Article abstract: From the 1920’s to the 1960’s, Gershwin helped popularize the American musical by writing lyrics for Broadway productions and motion pictures that combined slang with light verse. Three of his songs were nominated for Academy Awards, and in 1932 he won a Pulitzer Prize for his work in Of Thee I Sing.
Morris and Rose Gershovin, Jewish immigrants from Russia, gave birth to their first child, Israel, in 1896. A shy, easy-going, and scholarly boy, Israel “Ira” Gershwin grew up on the Lower East Side of New York with his brothers, George and Arthur, and his sister, Francis. Poetry and books fascinated Ira during his childhood years. In 1910, he earned a position in Townsend Harris Hall, a high school for bright students. While attending Townsend, Ira wrote a column for the school newspaper in which he mocked his teachers and fellow students in light verse. That same year, Rose bought a piano to further encourage her oldest son’s gifts. Ira’s little brother George, however, stunned the family by immediately sitting down at the instrument and playing a song. Rose abandoned her idea of providing Ira with lessons and instead allowed George to begin studying. While George developed his skills as a pianist, Ira continued to focus on his schoolwork and writing. In 1914, he began attending City College, where he wrote humorous poems in a column called “Gargoyle Gargles” for the campus newspaper.
In 1917, Ira dropped out of college and disappointed his parents by spending his free time going to see vaudeville shows and motion pictures. George, meanwhile, composed music for Broadway productions and convinced the family to change their last name to Gershwin. Although Ira toyed with the idea of becoming a lyricist, it was not until 1920, when George approached him to write the words for a song in the musical The Sweetheart Shop, that he seriously pursued this goal. Ira wrote the lyrics for “Waiting for the Sun to Come Out” under the pseudonym Arthur Francis. The show’s producers not only included the song in The Sweetheart Shop but also had it recorded and published the sheet music. Pleased with the success of this initial undertaking, George and Ira, who was still using the name Arthur Francis, cooperated to supply all the songs for a new musical, A Dangerous Maid (1921). George also introduced Ira to other composers, and, during the next few years, “Arthur” wrote songs for the shows Two Little Girls in Blue (1921), Pins and Needles (1922), The Greenwich Village Follies (1923), and Top-Hole (1924). Ira initially wrote his lyrics after a composer completed the music. He experimented, however, with developing new techniques and using novel material such as slang and dialect. Later he would earn the nickname “The Jeweler” for crafting verbal phrases that precisely matched the musical notes provided by his brother and others. In 1924, Ira started to view himself as an accomplished lyricist and even allowed his real name to be used in the musical Be Yourself.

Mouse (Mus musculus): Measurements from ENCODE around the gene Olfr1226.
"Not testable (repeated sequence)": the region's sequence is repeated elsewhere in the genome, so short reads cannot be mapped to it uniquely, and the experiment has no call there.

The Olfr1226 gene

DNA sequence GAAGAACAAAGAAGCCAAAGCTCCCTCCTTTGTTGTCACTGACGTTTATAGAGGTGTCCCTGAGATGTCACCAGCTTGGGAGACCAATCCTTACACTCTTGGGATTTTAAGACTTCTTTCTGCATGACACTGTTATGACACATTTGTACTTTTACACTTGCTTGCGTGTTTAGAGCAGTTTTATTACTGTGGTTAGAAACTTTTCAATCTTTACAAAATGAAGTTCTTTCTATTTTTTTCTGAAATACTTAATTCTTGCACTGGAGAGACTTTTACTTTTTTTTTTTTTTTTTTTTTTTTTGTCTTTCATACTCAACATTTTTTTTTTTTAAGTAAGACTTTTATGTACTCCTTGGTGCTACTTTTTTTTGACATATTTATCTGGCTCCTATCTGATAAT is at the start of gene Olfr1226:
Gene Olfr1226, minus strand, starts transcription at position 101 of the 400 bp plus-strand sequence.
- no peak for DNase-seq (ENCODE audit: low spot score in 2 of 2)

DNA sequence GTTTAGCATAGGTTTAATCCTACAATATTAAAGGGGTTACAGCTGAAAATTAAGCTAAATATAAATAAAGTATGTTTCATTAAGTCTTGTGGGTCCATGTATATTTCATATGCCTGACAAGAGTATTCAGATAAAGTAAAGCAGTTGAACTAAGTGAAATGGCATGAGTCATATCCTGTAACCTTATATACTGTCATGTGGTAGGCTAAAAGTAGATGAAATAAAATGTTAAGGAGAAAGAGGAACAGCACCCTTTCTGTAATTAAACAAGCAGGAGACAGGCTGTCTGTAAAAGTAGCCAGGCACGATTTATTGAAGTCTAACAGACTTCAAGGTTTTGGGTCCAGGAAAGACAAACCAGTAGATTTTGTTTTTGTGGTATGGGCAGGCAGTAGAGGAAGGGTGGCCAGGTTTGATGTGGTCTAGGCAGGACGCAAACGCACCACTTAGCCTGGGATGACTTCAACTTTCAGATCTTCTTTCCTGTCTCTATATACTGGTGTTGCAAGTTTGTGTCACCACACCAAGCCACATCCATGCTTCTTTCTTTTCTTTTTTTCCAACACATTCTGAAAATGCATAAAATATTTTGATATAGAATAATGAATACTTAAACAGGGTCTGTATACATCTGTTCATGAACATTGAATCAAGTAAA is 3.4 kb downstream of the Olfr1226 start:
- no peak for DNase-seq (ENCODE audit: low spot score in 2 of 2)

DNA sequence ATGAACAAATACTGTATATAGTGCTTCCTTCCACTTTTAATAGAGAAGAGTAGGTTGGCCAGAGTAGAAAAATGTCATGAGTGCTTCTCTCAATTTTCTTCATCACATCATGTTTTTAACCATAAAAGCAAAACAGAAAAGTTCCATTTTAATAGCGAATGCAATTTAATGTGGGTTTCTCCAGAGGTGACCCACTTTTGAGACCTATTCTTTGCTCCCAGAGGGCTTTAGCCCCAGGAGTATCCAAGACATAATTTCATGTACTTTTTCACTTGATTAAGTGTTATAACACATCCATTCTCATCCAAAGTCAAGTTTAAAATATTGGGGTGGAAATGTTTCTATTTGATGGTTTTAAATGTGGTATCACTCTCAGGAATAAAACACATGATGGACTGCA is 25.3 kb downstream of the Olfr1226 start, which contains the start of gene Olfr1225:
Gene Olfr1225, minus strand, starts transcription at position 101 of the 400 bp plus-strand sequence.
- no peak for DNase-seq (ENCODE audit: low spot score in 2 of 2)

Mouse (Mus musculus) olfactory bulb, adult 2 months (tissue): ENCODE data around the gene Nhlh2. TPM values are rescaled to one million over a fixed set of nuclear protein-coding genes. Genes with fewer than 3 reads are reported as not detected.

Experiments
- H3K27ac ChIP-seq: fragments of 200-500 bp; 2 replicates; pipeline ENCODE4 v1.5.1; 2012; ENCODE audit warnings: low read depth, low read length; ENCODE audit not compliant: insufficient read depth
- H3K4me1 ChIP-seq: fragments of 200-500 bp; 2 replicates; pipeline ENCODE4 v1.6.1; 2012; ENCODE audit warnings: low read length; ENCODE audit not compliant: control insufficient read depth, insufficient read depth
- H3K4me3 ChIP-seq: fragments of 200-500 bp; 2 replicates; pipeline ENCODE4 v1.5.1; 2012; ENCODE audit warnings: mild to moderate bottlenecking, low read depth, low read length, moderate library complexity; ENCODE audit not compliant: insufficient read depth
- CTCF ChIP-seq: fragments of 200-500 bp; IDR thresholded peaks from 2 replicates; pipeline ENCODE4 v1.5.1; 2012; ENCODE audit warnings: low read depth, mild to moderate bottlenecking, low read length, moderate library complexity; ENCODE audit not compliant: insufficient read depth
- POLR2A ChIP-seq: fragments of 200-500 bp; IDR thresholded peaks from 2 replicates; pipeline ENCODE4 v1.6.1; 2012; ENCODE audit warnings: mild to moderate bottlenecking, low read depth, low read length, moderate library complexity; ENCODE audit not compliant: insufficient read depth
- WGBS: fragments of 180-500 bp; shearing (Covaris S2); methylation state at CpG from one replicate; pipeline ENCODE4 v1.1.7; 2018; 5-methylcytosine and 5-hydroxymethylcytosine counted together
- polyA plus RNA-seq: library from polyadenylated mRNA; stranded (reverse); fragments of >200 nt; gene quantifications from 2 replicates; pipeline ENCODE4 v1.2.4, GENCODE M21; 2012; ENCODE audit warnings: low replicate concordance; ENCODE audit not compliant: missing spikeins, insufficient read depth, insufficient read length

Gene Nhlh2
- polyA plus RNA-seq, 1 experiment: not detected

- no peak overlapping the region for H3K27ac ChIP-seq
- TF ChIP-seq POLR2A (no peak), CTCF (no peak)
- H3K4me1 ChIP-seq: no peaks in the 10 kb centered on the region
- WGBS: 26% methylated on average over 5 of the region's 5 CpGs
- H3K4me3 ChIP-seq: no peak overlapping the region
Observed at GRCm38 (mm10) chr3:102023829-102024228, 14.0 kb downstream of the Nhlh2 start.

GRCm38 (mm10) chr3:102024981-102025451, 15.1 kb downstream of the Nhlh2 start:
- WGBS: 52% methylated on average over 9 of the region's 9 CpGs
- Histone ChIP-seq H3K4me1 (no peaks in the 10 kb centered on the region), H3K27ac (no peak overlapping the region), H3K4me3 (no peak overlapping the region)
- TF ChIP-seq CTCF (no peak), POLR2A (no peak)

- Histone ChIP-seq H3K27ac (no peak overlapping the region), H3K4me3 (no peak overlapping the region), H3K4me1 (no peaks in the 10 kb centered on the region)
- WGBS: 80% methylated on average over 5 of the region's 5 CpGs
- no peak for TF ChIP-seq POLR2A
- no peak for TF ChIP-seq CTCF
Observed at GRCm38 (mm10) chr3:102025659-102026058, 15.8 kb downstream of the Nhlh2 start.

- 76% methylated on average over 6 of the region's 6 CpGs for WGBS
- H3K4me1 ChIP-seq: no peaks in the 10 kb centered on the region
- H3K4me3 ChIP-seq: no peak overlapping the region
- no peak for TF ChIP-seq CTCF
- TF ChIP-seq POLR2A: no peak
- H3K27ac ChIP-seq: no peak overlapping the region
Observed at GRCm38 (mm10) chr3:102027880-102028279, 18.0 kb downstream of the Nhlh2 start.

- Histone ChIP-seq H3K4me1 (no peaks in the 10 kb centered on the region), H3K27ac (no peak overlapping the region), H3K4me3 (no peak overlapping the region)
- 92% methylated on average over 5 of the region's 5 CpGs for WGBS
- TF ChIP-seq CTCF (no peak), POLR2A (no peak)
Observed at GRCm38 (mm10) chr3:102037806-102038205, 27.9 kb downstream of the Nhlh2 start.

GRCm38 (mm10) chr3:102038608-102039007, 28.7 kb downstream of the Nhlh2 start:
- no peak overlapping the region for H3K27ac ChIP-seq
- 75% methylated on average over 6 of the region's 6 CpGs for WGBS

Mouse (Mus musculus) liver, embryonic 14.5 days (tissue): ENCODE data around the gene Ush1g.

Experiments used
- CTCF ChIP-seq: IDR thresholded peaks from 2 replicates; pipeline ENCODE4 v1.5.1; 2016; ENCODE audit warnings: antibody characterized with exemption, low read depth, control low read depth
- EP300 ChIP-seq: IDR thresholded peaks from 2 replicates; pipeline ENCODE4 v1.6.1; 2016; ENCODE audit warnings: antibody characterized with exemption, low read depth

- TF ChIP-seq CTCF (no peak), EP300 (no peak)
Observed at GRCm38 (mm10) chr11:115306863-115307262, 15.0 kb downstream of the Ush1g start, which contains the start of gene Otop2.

By December, 1924, the Gershwins were standing at the center of the United States’ cultural awakening. Ira had developed his writing sufficiently to begin collaborating full-time with George. He admired his brother’s musical talents without reservation and considered himself a helpmate to George’s genius. Both Gershwins expressed interested in writing for musical comedies, a new genre that mixed vaudeville revues with light operettas. Ira especially favored this style, since he disliked writing freestanding songs not linked to scripts or stories. He always wanted to start with a title, an idea, and a witty last line when beginning a new song.
Many critics regarded the first George and Ira Gershwin musical to open on Broadway, Lady Be Good (1924), as one of the first “truly” American productions. George’s music mixed blues and jazz, while Ira’s lyrics used everyday phrases and slang. The production moved faster and more energetically than similar shows of the time. It starred Fred and Adele Astaire and featured the songs “Oh, Lady Be Good!” and “Fascinating Rhythm.” After a strong run in New York, it traveled to London. The Gershwins followed this success by composing for a series of lively musicals, including Tell Me More (1925), Tip-Toes (1925), Oh, Kay! (1926), Funny Face (1927), and Rosalie (1928). During this string of hits, Ira began to receive significant notice for his witty and sophisticated lyrics. This recognition made him more determined to write clever songs that contributed to a story’s development.
Ira’s resolve alone, however, could not produce a successful musical. In 1927, the Gershwins collaborated on Strike Up the Band, a political satire that examined the question of war profiteering. This show integrated more fully than any previous Gershwin...
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